Whether you are a first or final year medical student, you’ll agree that every student has a unique studying style that best suits them. The challenge is, finding your best way to study early on and implementing the right techniques that will allow you to optimise your time to ensure you’re getting maximum benefit. It’s all about that concept of working smarter, not harder.
Unfortunately with the vocation you’ve chosen, your studying days won’t end as you say goodbye to student life. These skills will almost become more important during your doctor in training years as you have to juggle balancing working life with ongoing professional development and exam prep.
If you’re looking to ‘up’ your study game for semester two, check out these Instagram recommendations from fellow med students, who share techniques and tips that have helped them through their med school journey.
Top 5 studying tips from Medical Student Studygram accounts
Simply ask questions
“There’s no such thing as a silly question”, we have all heard it before, and guess what…IT IS TRUE!
The benefits and importance of asking both “silly” and “smart” questions is endless and for students, there is only upside. Asking questions shows that you are eager to learn, apply the knowledge and gain further insight, which will be noticed by your peers and mentors. It can enhance your problem solving skills and improve your overall comprehension of the subject matter.
Remember, knowledge is power and you can never have enough!
@emmab_mb is President of Macquarie University Medicine Society as well as being actively involved in the Med Mentors Program. Her page is about all things med school, sharing her experience along with study tips and techniques for medical students that can help you get through med school.
Prioritise study intensity over duration
As a medical student, managing your time efficiently is critical to achieving your personal best and maximising your results. Successful time management and finding the right balance between being productive and taking the time you need to have study breaks can be difficult to navigate.
Check out this recent article posted by MedicGuild, which suggests that shorter, but more intense periods of study can increase academic results by minimising procrastination and increasing motivation.
@medicguild is an online community of med students and doctors that work together to build resources which includes podcasts and articles to support those within the industry.
Studying with friends
Studying with uni friends isn’t for everyone, but can be extremely rewarding if conducted correctly.
A productive session with friends who have similar studying objectives, can prove that “two heads are better than one”. As conversations flow, more questions will be generated which can broaden the discussion and provide key new learning opportunities in a relaxed and enjoyable environment.
Med student @sebastianpirie finds studying with friends helps to keep him accountable, particularly during the draining last few weeks of the semester.
@sebastianpirie has built up a large following on Instagram and YouTube and uses these platforms to document his journey through medical school. Check out this video – ‘How to Stop Procrastinating | 7 Productivity Tips’ and subscribe to his channel for more useful study resources.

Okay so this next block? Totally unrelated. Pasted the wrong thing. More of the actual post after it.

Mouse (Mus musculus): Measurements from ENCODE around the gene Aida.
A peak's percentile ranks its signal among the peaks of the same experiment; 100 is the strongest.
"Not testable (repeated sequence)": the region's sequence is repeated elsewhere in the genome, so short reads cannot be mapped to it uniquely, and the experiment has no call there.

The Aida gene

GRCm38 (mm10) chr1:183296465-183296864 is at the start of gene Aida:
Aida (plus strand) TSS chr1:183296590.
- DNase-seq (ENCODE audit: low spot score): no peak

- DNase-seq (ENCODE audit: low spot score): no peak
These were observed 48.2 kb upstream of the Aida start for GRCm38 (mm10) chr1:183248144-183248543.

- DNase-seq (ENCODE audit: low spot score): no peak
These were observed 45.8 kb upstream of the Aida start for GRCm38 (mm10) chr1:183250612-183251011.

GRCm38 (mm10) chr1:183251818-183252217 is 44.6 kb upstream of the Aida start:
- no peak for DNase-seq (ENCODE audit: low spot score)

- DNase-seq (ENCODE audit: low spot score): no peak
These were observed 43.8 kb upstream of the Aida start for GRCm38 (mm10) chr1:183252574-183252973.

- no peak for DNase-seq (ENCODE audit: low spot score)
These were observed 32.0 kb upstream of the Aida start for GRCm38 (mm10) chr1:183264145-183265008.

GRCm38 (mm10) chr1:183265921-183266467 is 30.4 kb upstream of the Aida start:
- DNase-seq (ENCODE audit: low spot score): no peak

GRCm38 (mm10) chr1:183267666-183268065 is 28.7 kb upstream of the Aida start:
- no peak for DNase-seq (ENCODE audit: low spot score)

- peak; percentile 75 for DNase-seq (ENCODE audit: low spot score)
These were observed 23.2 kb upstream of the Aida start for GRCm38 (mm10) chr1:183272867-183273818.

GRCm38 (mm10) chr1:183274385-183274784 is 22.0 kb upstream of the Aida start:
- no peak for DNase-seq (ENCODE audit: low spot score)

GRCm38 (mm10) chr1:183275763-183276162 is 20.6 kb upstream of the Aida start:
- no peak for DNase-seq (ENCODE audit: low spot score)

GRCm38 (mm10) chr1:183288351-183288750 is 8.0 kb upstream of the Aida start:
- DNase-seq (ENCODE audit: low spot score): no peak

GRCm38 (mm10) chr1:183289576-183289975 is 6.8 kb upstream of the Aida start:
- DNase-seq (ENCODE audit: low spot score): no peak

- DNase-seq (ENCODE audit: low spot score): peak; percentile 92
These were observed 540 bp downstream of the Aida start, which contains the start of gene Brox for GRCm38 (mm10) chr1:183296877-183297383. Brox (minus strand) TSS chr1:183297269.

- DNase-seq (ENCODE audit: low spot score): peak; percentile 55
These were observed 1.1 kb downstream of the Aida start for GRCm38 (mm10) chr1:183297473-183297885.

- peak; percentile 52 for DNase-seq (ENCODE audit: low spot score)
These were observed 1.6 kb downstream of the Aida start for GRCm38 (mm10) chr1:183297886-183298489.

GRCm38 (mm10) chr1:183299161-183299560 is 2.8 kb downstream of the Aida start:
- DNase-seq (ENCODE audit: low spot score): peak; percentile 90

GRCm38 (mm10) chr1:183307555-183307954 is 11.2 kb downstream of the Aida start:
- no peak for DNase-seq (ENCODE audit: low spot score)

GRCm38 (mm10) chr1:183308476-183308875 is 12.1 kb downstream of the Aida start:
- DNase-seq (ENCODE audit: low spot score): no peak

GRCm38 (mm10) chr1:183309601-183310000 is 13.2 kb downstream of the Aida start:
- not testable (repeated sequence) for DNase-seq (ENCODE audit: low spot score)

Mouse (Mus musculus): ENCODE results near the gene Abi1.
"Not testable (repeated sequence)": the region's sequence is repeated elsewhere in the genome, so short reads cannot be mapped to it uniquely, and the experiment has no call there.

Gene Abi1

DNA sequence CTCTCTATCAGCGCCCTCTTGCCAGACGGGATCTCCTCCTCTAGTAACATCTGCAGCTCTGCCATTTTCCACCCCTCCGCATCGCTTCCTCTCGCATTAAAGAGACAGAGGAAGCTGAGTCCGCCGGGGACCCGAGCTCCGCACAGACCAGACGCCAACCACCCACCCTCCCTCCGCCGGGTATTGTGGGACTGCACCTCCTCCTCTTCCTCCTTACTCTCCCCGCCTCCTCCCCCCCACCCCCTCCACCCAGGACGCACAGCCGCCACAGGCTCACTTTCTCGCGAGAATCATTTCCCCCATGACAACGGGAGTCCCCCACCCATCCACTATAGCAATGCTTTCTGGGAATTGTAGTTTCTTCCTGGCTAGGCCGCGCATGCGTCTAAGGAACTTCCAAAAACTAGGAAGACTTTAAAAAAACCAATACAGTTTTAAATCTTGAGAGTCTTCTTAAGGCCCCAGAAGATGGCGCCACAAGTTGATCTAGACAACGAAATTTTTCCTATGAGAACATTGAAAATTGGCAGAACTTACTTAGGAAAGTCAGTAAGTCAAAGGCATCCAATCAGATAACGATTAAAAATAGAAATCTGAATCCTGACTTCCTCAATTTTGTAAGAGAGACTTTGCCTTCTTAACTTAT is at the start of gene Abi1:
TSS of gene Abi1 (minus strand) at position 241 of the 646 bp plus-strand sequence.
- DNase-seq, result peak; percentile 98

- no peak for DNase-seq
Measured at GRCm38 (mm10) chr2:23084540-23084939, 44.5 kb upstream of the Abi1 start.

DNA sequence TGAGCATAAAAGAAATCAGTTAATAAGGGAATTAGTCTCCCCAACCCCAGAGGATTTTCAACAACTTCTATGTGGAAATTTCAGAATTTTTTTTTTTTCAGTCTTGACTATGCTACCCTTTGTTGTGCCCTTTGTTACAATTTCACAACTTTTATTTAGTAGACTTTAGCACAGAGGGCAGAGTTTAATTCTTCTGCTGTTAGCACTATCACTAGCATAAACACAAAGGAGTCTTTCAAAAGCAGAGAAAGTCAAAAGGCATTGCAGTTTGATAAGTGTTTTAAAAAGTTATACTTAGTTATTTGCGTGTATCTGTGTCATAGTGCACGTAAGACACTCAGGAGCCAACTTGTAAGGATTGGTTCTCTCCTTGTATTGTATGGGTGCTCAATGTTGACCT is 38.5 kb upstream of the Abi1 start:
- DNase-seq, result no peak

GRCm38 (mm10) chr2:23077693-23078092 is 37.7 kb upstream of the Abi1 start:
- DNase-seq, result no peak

Nutrition, sleep, exercise, study…REPEAT
As medical students, it is important to prioritise your mental and physical health. Making a conscious effort to create a healthier, happier and calmer version of yourself will only be beneficial in sustaining and improving your learning performance.
Implementing small lifestyle habits will not only positively improve your mental and physical health but enhance your cognitive skills, such as concentration and memory.
According to med student @koffee.stat studying can be 100 x harder without developing good sleep, diet and exercise habits. Check out his dedicated studygram account for more insight, tips and recommendations for getting on top of your learning.
Organisation is key
If colour coding and pretty studying notes isn’t for you, don’t worry… you can still be organised.
With such an intense study schedule, being organised can help you establish a good routine, whilst developing time management skills such as learning how to prioritise tasks. Fortunately, there are so many different ways you can be organised to ensure you utilise your time more effectively.
For some inspiration on how to get started, check out @tiffstudies studygram. In a recent post, Tiff outlines how she remains organised despite a hectic schedule. Some of her top tips include making a to-do list at the start of every day, using Google Calendar for reminders and scheduling, dedicating time to do life administration and meal prep each day before going to bed.
Implementing these studying tips as a medical student can help you establish good study habits and ensure you make the most of your study time, both now and as your career in medicine progresses.
For more study related resources, check out the following articles:
- 5 benefits of having a part-time job while studying medicine
- How exercise helps you study better
- Study tips to get you through exam period
- Getting through self-isolation and studying medicine
* Disclaimer: The information contained in this site is general and is not intended to serve as advice as your personal circumstances have not been considered. DPM Financial Services Group recommends you obtain personal advice concerning specific matters before making a decision.